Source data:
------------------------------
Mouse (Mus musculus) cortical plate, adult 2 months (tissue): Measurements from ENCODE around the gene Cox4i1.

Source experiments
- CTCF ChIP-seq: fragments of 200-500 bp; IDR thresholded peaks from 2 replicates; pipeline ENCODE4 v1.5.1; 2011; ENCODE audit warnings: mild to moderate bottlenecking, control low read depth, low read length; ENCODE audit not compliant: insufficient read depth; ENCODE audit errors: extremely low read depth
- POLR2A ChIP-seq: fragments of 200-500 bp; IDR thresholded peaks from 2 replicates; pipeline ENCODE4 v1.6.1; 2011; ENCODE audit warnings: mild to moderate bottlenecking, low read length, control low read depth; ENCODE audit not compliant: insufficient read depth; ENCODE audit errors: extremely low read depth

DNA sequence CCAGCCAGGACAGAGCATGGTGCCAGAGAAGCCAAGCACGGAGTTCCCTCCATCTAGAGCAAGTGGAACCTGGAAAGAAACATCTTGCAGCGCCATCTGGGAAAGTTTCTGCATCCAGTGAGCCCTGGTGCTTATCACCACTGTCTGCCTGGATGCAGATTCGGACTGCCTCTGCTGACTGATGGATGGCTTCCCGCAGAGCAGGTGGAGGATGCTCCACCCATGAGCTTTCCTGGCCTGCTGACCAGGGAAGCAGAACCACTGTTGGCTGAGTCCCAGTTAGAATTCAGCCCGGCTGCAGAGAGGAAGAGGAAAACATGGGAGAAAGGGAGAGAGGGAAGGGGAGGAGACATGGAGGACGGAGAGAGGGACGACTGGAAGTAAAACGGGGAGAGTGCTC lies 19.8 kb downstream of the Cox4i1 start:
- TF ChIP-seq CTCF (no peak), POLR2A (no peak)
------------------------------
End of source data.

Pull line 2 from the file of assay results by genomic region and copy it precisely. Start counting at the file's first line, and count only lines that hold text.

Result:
Source experiments